Activity: Talk or presentation types › Oral presentation at Conference
INTRODUCTION Breath-by-breath VO2 data are a composite of the underlying response and the breath-to-breath fluctuations that constitute ‘noise’ on this signal. Despite the majority of studies investigating exercise intensities above the gas exchange threshold (where the slow component is present), the bi-exponential model used has not been examined to ensure it is sensitive enough to adequately estimate parameters. Such an analysis has only occurred in moderate (1, 2) and severe intensity exercise (3), where a single exponential function was used. All iterative models require starting (estimate) values to be entered, and it is possible these affect the derived parameter estimates. Until this possible effect is understood it is impossible to the properly evaluate the quality of the model being used. Therefore the purpose of the present study was to investigate the effect of altering these starting values on the derived parameter estimates. METHODS Six male participants each completed six transitions (8 minutes) at 25% of the difference between gas exchange threshold and maximal oxygen uptake. Data were interpolated, and modelled for each person and the average for each parameter was used as the underlying response to test the bi-exponential model. Studies typically use two transitions to model slow component data (4) and so the typical SD of residuals from two transitions was superimposed onto the underlying response to perform a Monte-Carlo analysis. Starting values were manipulated ranging from -50% to +50% of the actual underlying curves. Ninety five percent confidence limits were calculated as the 1.96 x SD of residuals. All data were analysed using SPSS (IBM, Portsmouth) (nonlinear regression) and were unconstrained. RESULTS Results demonstrated that both the returned parameter estimates and the variability of these values (95% confidence limits) were affected by starting values. The mean values from each simulation showed that starting values would need to be within 10% of the actual value to return values with 5% of the actual for all parameter estimates. The 95% confidence limits were wide for the key slow component parameter estimates (amplitude and time constant) even when starting values were at or close to the actual values. CONCLUSION These results show that that bi-exponential modelling of oxygen uptake kinetics is heavily influenced by the starting values used in the iterative methods for model fitting. Authors in this area should make more explicit how data were modelled and report all parameter estimates. Furthermore these results suggest that the confidence intervals for slow component parameters are wide and we should be cautious how these are interpreted.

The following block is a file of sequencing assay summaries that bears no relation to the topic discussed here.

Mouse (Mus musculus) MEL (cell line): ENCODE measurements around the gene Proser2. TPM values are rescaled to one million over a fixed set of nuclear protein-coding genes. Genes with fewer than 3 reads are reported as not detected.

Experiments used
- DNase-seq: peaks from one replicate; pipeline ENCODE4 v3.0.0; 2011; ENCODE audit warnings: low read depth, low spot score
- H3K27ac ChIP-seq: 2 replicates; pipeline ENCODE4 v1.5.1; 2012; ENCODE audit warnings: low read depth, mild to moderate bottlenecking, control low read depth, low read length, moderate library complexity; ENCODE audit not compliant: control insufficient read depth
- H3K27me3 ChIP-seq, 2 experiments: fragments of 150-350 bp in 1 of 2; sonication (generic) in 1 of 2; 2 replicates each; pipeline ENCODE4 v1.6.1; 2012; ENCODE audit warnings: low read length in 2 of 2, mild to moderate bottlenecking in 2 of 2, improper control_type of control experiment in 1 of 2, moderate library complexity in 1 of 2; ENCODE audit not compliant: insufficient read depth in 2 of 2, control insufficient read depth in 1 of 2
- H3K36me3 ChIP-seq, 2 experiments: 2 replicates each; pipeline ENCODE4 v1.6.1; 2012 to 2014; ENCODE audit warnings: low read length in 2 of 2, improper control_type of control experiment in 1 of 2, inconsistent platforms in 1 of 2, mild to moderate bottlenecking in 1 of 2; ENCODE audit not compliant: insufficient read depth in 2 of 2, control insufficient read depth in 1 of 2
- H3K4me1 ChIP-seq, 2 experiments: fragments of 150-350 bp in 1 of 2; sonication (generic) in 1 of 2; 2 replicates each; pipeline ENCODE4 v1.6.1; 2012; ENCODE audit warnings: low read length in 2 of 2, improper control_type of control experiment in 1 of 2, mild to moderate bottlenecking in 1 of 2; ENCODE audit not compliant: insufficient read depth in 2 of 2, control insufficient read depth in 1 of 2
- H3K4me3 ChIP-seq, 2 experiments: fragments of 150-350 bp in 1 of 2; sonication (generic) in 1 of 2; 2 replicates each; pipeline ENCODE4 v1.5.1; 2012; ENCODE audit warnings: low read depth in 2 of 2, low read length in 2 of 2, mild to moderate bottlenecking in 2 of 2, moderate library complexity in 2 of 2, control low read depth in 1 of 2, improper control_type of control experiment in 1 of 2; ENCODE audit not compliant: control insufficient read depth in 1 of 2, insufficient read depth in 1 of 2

European College of Sport Sciences Annual Conference 2019